Analyst predicts state rewards for coal and gas in Germany

German gas and coal power generators will be rewarded by the government for maintaining the country’s energy security, according to Patrick Hummel, an analyst with Swiss bank UBS (SIX:à‚ UBSN).

Mr Hummel told Bloomberg that the German government is likely to reward hard coal and natural gas-fed power plants for operating during hours of high demand or low renewables output, something he says will be an inevitability by 2017.
Gas power plant
“Politics and the regulator have to create an additional source of income, which remunerates the availability of the plant rather than the actual output,” Hummel said, adding that an increasing number of gas and hard coal plants will no longer be able to recover operating costs by producing and selling electricity at market rates as prices and operating hours shrink.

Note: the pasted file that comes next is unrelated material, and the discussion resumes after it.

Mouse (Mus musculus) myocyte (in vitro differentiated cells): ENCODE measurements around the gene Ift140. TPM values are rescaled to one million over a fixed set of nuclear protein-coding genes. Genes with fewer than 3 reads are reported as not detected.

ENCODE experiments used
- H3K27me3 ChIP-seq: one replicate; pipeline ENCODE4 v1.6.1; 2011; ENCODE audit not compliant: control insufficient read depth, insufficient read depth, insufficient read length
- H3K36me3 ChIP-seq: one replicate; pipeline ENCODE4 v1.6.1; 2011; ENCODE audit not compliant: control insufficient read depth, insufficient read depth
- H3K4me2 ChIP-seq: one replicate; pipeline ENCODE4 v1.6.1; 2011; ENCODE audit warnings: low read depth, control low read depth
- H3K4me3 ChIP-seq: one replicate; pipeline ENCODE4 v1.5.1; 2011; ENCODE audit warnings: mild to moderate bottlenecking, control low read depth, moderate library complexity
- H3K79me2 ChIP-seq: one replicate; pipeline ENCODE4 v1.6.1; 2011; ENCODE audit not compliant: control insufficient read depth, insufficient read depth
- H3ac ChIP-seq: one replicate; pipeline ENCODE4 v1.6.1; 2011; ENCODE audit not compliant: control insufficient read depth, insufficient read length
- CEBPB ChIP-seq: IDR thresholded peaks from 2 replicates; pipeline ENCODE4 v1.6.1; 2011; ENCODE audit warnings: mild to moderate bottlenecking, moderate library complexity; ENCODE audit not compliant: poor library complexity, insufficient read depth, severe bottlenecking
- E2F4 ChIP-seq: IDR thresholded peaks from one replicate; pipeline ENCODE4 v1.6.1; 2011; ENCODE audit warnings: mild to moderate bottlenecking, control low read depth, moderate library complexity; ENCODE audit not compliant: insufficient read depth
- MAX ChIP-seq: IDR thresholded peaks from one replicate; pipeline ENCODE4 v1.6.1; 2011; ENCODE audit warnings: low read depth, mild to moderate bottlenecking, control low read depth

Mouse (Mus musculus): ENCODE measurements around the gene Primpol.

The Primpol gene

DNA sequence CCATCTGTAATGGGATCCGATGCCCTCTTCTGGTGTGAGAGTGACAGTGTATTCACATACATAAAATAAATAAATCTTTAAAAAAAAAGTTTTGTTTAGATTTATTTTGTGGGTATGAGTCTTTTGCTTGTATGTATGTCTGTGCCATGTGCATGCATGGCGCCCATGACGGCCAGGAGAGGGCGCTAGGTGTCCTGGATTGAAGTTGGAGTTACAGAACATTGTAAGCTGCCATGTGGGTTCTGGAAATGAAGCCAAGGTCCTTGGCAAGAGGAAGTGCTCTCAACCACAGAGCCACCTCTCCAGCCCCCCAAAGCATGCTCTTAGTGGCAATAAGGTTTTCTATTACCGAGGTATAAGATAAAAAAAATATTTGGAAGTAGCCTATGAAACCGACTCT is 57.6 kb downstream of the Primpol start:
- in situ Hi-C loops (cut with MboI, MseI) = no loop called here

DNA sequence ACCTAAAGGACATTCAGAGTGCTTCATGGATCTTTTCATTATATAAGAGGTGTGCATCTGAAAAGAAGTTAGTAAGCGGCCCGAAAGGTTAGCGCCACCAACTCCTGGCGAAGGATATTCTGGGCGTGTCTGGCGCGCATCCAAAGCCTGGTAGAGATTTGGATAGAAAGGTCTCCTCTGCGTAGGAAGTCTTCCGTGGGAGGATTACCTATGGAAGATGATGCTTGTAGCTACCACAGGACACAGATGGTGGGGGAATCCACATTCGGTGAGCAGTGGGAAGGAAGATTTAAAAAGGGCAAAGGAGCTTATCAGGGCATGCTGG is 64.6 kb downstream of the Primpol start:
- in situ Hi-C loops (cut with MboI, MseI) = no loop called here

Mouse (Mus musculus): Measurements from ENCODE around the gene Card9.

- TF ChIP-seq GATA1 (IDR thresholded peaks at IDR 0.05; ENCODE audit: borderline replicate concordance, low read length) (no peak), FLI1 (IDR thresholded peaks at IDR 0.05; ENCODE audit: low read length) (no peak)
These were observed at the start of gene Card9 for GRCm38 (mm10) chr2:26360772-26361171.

Germany gives priority grid access to renewable energy and a surge in supplies has pushed down electricity prices and the number of hours thermal generation is needed to meet demand. The plant payment system would create a so-called capacity market that would allow utilities to fix prices for guaranteeing backup power supply in advance.

Capacity payments would stabilize profits of hard coal and gas plants just above break-even level, rather than creating “meaningful profitability,” Hummel told the news agency, adding that widespread closures aren’t a viable option because of security-of-supply concerns.

Germany will have opened six more coal power generation plants by the end of this year to add to the two opened in 2012, with four more set to commence by 2020.

By the end of this year the country expects the six designated plants to provide a combined capacity of 5800MW, enough to provide 7 per cent of Germany’s electricity needs.

Taken together with those opened last year in Neurath and Boxberg, they will be capable of supplying 19 per cent of the country’s power.

In addition, 27 gas fired stations are due on line, which should contribute a further 17 per cent of Germany’s total electricity generation

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